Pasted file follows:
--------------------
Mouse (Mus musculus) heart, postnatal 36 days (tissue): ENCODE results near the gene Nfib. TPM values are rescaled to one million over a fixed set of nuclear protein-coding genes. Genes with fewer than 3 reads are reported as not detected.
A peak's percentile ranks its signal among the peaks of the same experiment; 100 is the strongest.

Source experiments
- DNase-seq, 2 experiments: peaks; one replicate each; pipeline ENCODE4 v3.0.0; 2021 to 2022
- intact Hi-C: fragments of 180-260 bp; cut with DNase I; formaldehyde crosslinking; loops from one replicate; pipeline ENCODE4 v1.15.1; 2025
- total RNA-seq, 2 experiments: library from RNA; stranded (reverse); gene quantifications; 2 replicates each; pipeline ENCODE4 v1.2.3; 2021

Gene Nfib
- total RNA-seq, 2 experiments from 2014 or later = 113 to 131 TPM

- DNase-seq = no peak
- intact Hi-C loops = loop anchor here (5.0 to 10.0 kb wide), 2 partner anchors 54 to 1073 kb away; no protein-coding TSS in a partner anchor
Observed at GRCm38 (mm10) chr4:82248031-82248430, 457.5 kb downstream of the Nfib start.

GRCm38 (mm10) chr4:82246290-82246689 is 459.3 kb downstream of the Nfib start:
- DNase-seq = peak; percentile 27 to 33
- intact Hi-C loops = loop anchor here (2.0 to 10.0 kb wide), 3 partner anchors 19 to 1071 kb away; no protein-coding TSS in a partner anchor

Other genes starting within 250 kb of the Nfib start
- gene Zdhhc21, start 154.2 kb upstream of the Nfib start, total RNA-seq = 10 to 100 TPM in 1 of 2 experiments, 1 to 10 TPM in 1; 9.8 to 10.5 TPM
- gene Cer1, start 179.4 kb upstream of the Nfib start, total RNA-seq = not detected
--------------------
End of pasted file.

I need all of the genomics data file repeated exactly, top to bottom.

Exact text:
Mouse (Mus musculus) heart, postnatal 36 days (tissue): ENCODE results near the gene Nfib. TPM values are rescaled to one million over a fixed set of nuclear protein-coding genes. Genes with fewer than 3 reads are reported as not detected.
A peak's percentile ranks its signal among the peaks of the same experiment; 100 is the strongest.

Source experiments
- DNase-seq, 2 experiments: peaks; one replicate each; pipeline ENCODE4 v3.0.0; 2021 to 2022
- intact Hi-C: fragments of 180-260 bp; cut with DNase I; formaldehyde crosslinking; loops from one replicate; pipeline ENCODE4 v1.15.1; 2025
- total RNA-seq, 2 experiments: library from RNA; stranded (reverse); gene quantifications; 2 replicates each; pipeline ENCODE4 v1.2.3; 2021

Gene Nfib
- total RNA-seq, 2 experiments from 2014 or later = 113 to 131 TPM

- DNase-seq = no peak
- intact Hi-C loops = loop anchor here (5.0 to 10.0 kb wide), 2 partner anchors 54 to 1073 kb away; no protein-coding TSS in a partner anchor
Observed at GRCm38 (mm10) chr4:82248031-82248430, 457.5 kb downstream of the Nfib start.

GRCm38 (mm10) chr4:82246290-82246689 is 459.3 kb downstream of the Nfib start:
- DNase-seq = peak; percentile 27 to 33
- intact Hi-C loops = loop anchor here (2.0 to 10.0 kb wide), 3 partner anchors 19 to 1071 kb away; no protein-coding TSS in a partner anchor

Other genes starting within 250 kb of the Nfib start
- gene Zdhhc21, start 154.2 kb upstream of the Nfib start, total RNA-seq = 10 to 100 TPM in 1 of 2 experiments, 1 to 10 TPM in 1; 9.8 to 10.5 TPM
- gene Cer1, start 179.4 kb upstream of the Nfib start, total RNA-seq = not detected